The Proteas have gone from a generation with a surplus of highly competent leaders in the same team, to having no obvious candidates for captain in the present day. SA Cricket magazine editor, RYAN VREDE, reflects on the sorry state of affairs.
Graeme Smith, Neil McKenzie, Hashim Amla, Mark Boucher, Jacques Rudolph, Ashwill Prince, AB de Villiers, Jacques Kallis, Faf du Plessis, Alviro Petersen, JP Duminy. These men all formed part of the generation of players that preceded the current one.
They often all played in the same team, and, outside of Smith and Du Plessis, who had the captaincy full time, many in the list skippered on a temporary basis at some point. Those who didn’t, certainly had the capacity to, evidenced by many of them captaining their franchise teams. Its also notable that many of the retired players mentioned above now coach, and in Smith’s case, occupy one of the premier leadership seats in South African cricket.
One could mount a strong argument that the prevalence of highly competent leaders had much to do with their consistently high performance level, collectively and individually. After all, effective leadership (in this context) requires, among a myriad other qualities, emotional maturity, high measures of temperament under pressure, tactical intelligence and a ‘feel’ for the game. When those qualities are present in men who are, firstly, leading themselves, and secondly, contributing to the leadership of the collective, performance excellence is often a potent by-product.
Skip forward a generation and you have a generation of Proteas who are sorely lacking in this regard. There are a few among them who exhibit these qualities – Du Plessis and Dean Elgar among them. However, overall, this is a generation of players devoid of a natural leader/s, and certainly patently lacking in men who, at this stage of their careers, have exhibited any of the leadership qualities the preceding generation did.
This leaves the Proteas in a position where, having confirmed that Quinton de Kock will not continue as the captain of the Test side, they now have no obvious candidates to succeed him.
I understand why he was appointed, but De Kock never looked like a good fit from the outset. Indeed I suspect that in time he may be relieved of the white-ball captaincy as well. He is the team’s most naturally gifted batsman, but his gift is compromised because he wears leadership like a shackle.
In the absence of what people call a natural leader – by which they mean a player who possesses high measures of multiple leadership qualities – you’re left picking a captain based on a singular quality or at best a couple of qualities. For example, Elgar’s mental strength, Markram’s relative youth and growth potential ect. You simply don’t have a candidate who ticks multiple boxes, as Smith did, and as many of those from his generation did.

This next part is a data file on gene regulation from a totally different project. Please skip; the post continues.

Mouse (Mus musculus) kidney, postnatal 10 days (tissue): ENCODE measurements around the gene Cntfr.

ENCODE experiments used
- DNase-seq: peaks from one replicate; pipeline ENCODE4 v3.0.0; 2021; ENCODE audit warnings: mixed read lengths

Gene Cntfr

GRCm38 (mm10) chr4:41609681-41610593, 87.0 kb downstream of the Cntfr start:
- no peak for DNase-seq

There is no obvious reason for our present day paucity of leaders.
It is likely to have something to do with the appreciable quality of South Africa’s first-class system at the time the Proteas’ golden generation were in their formative years. There is no question that there has been a significant drop-off in the quality of the first-class game since, due in some part to the Kolpak system’s attractiveness to the country’s elite talent, as well as the option of becoming a T20 specialist and plying one’s trade in various tournaments around the world.
The first-class environment was unforgiving, both in its technical and mental demands, for a young player. You adapted or your career died. For the personalities with a high base measure of temperament, this forges a granitic mentality, and forces you to develop degrees of self-leadership that gives you the foundation required to lead men in both formal and informal roles later in life.
It is no co-incidence that the two men with the most notable leadership skills in the current Proteas squad – Du Plessis and Elgar – also played more first-class cricket before their elevation to international cricket than any other in the squad.
The slow death of club cricket may be another factor. Prince and Petersen have spoken at length about the importance of this experience in their personal development. First-division club cricket across the country used to be populated by a mix of highly gifted amateurs, seasoned veterans, and young, ambitious junior pros. Prince has insisted that first-division club cricket prepared him for an international career in a manner many young internationals haven’t benefitted from because they are cotton-wooled by their franchises, seldom being released to play club cricket, even when they have weekends off. Again, this environment forces one to learn to lead oneself.
There is also something to be said for sheer luck. That a generation of players so laden with leadership ability would emerge must have a luck dimension.
The present-day situation should be worrying because to be scratching around for a Test captain is an abnormal situation, particularly in South African cricket where we’ve previously been blessed a surplus of good and great leaders.
This generation will have to settle for a man who, at this stage of his career, will have one or at best a couple of the qualities you need to be a consistently successful Test captain. Maybe its time to make peace with this reality and hope that the next Smith or Du Plessis, indeed a generation of leaders, emerge and set South African on course again.